Clinical histories of subjects were obtained in detail, including relevant family history, prior history, drug history, and personal history. All volunteers (subjects) were given a standardised proforma in local language (Gujarati) to collect information about their demographic parameters such as (duration of employment) occupational history, which included past and present respiratory diseases (cough, phlegm, chest tightness and dyspnoea) and lassitude (physical or mental tiredness). Anthropometric measurements such as height, weight, BMI, BSA, LBM, and fat L % were recorded. The subjects were instructed to wear light clothing and to stand erect with their arms relaxed at their side, with both feet close together. By using a portable standard weighing machine, weight in kilograms was recorded to the nearest 0.5 kg. Height was measured on a vertical scale with the heel, buttocks and occiput against the wall and the head in the Frankfurt plane to the nearest 0.5 cm. A stadiometer (Prestige and IS Indo Surgical) was used to measure height to the nearest 0.1 cm. Without shoes, the participant stood on the stadiometer with their scapula, buttocks, and heels in contact with the vertical bar, their head held straight, their inferior orbital border in the same horizontal plane as their external auditory meatus (Frankfurt’s plane), and their scapula, buttocks, and heels in contact with one another. BMI was calculated by the formula weight (kg) divided by height squared (metre). The body fat % was calculated by using a formula that converts BMI into an estimate of body fat %: Body fat %=(1.39×BMI)+(0.16×Age)-(10.34×Gender)-9 with gender equal to 1 for men and 0 for the woman (8). BSA was calculated using the formulas created by Mosteller RD (9). Formulas by Monsteller [Height (cm)×Weight (kg)/3600)½] and Body [Weight (kg) 0.4838×Height (cm) 0.3×0.017827]. LBM was calculated using Boer formula for males: e LBM=0.407W+0.267H-19.2, for females: e LBM=0.252W+0.473H-48.3 (In this formula, W is the body weight in kilogram and H is the body height in centimetre) (10). The systolic and diastolic artery pressures (SAP and DAP) were measured in supine position using an aneroid sphygmomanometer (DAP). Reading (SAP and DAP) was taken one time only during resting condition. The QCT method was used to investigate VO2 max indirectly (5). A tool with a height of 16.25 inches was used for the step test. Subjects were required to step for 3 minutes at a rate of 22 steps per minute, which was determined using a metronome. The carotid pulse rate was measured from the fifth to the twentieth second of the recovery time after the exercise was completed. The 15-second pulse rate was translated to beats per minute, and the VO2 max was calculated using the equation below. The evaluations were carried out at a room temperature ranging from 27 to 29° Celsius. The following equation was used to predict VO2 max (5). For females: VO2 max=65.81-[0.1847×pulse rate beats/min] [mL/kg/min] (5).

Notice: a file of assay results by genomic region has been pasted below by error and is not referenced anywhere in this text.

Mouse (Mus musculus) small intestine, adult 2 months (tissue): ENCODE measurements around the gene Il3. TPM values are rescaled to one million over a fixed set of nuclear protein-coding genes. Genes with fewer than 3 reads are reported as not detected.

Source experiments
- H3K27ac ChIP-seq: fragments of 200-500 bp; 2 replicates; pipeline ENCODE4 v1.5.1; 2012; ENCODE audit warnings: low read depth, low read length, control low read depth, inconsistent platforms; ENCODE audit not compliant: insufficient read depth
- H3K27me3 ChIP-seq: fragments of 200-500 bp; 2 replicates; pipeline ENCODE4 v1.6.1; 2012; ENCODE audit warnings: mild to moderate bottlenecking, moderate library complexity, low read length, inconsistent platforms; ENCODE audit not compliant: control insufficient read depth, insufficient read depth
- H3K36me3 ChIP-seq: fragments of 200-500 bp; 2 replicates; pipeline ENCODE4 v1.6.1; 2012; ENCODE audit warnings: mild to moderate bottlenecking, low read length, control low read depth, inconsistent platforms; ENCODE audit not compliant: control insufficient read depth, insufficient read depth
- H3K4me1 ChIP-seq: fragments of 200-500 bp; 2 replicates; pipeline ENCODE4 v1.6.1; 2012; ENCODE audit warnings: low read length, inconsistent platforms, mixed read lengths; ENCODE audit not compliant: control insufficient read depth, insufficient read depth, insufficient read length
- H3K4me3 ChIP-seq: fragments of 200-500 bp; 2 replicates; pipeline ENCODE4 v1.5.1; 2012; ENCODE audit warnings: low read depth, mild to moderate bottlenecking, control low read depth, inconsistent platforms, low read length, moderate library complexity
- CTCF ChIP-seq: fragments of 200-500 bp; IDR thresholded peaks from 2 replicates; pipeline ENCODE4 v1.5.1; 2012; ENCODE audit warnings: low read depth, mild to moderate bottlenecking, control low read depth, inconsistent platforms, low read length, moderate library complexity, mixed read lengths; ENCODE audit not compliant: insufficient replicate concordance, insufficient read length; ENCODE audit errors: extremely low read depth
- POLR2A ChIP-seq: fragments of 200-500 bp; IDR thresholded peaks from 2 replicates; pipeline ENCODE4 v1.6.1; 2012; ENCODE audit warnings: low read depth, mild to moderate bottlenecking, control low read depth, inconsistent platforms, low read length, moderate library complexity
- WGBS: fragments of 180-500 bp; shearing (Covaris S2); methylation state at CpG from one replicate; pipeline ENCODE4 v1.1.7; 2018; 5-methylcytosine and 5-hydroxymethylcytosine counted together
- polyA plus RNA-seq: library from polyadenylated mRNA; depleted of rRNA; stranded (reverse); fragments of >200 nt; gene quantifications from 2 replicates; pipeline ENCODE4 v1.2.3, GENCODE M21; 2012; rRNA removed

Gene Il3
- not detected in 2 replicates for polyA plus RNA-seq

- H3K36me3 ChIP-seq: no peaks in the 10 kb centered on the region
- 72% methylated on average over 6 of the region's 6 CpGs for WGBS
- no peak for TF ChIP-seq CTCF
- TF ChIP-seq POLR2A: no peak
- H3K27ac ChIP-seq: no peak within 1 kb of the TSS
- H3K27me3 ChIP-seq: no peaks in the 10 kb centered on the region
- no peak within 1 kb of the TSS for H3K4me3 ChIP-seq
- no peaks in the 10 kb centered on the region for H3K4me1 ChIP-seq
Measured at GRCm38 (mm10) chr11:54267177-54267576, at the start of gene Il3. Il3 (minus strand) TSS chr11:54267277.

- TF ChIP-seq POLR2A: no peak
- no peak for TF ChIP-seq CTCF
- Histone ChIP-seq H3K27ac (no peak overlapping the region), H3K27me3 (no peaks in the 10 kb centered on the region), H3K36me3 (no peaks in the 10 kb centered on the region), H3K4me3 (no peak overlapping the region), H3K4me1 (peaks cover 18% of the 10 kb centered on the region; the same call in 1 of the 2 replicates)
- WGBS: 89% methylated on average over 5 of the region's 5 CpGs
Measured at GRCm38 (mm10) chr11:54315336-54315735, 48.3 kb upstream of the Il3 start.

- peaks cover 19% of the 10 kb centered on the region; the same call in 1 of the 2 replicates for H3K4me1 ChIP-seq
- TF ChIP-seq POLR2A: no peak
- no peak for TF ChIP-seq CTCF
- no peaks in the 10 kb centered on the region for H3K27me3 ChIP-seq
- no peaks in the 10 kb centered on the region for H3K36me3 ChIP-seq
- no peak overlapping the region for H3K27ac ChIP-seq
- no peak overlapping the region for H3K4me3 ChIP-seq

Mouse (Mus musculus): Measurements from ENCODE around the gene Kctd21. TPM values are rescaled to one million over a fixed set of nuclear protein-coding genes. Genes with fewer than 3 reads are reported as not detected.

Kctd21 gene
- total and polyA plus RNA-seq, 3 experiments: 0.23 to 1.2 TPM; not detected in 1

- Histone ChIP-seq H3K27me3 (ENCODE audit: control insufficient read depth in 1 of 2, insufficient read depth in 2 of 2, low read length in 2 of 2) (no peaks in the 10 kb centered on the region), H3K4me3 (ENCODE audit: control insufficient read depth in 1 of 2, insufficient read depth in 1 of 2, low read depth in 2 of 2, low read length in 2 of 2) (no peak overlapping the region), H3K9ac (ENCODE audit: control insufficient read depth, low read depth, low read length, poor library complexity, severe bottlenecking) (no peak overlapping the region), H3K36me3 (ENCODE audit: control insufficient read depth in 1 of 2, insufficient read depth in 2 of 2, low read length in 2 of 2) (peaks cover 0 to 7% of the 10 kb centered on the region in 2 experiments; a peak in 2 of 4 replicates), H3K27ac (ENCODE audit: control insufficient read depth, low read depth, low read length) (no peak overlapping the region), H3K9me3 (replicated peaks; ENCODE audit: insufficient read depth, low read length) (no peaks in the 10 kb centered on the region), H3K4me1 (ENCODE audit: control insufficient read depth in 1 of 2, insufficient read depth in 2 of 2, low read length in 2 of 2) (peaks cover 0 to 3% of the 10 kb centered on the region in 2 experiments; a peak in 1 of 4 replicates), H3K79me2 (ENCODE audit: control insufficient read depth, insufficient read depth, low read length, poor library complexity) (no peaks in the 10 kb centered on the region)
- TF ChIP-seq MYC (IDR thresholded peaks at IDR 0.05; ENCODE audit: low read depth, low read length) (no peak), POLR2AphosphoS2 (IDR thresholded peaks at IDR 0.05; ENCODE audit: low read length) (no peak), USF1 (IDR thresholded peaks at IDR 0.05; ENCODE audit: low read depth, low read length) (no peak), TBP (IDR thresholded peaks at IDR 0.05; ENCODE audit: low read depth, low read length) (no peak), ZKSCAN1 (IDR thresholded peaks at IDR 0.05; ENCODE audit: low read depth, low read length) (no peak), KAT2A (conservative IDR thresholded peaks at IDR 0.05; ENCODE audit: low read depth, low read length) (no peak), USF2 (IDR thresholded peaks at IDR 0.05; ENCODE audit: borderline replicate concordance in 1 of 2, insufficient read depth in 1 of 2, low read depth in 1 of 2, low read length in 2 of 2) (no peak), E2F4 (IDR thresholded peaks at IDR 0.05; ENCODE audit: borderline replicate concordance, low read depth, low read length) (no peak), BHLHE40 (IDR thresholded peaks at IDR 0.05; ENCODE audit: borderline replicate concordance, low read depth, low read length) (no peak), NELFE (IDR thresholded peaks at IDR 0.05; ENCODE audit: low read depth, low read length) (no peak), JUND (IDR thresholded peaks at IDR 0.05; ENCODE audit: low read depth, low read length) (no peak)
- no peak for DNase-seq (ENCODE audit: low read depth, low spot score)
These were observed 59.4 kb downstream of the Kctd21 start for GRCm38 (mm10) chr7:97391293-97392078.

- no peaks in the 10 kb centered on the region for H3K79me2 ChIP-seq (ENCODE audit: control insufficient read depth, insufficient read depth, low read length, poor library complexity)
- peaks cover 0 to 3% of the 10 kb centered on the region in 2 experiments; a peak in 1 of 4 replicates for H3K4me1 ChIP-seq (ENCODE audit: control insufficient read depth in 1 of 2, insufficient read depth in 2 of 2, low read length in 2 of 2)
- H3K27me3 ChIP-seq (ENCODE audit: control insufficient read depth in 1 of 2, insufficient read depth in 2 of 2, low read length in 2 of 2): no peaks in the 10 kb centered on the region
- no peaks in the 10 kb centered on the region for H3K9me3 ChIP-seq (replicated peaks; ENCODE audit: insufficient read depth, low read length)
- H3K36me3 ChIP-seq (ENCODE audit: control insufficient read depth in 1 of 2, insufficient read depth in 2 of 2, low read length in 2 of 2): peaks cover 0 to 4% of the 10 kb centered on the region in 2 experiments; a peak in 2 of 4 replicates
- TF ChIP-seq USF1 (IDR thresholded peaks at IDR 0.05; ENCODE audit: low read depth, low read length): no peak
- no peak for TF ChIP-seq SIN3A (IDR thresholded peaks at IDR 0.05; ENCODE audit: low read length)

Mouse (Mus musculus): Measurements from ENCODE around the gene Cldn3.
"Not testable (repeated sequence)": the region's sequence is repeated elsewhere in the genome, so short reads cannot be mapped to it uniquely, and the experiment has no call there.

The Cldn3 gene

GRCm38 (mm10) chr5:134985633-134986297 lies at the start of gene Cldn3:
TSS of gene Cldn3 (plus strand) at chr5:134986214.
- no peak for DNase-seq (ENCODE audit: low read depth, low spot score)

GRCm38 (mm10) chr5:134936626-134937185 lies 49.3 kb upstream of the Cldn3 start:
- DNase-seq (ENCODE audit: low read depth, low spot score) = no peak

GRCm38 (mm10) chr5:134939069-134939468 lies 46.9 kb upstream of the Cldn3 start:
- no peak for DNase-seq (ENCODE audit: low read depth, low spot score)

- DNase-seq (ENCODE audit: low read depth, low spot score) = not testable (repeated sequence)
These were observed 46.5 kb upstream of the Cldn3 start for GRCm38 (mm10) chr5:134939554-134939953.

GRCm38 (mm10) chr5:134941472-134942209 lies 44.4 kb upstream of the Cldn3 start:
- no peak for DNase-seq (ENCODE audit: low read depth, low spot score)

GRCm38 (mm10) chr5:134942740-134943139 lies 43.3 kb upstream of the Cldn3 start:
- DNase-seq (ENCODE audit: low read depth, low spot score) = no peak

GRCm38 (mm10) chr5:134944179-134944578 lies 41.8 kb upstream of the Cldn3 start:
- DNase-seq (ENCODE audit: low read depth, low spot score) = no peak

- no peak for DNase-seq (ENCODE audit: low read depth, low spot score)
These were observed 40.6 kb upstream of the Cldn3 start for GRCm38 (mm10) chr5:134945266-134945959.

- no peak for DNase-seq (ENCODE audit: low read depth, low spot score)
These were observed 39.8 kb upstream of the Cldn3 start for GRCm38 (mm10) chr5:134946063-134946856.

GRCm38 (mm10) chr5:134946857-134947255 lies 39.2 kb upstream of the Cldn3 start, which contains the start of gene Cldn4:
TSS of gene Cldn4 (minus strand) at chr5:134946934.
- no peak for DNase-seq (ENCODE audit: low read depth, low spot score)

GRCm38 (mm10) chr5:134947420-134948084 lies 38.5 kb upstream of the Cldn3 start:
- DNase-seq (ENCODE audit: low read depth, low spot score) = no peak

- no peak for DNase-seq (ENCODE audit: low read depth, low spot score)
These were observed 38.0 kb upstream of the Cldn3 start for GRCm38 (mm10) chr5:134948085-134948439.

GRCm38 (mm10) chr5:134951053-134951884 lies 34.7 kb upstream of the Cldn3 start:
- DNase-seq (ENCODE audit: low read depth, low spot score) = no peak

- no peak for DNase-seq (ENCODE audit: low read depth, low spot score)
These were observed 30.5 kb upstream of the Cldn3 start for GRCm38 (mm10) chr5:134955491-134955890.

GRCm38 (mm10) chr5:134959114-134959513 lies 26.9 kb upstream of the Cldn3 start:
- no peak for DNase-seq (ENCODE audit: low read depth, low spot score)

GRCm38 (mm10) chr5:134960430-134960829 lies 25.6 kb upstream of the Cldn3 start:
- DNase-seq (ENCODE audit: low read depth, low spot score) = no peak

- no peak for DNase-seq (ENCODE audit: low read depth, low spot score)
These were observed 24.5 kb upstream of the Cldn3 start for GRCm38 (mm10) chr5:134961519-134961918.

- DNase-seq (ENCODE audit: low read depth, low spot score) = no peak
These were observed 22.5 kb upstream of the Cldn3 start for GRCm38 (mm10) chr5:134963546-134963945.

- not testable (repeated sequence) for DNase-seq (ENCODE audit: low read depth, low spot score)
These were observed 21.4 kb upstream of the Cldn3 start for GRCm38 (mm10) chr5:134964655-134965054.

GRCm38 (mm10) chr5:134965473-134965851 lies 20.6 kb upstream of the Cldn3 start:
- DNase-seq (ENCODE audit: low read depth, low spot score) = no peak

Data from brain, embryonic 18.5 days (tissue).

Statistical Analysis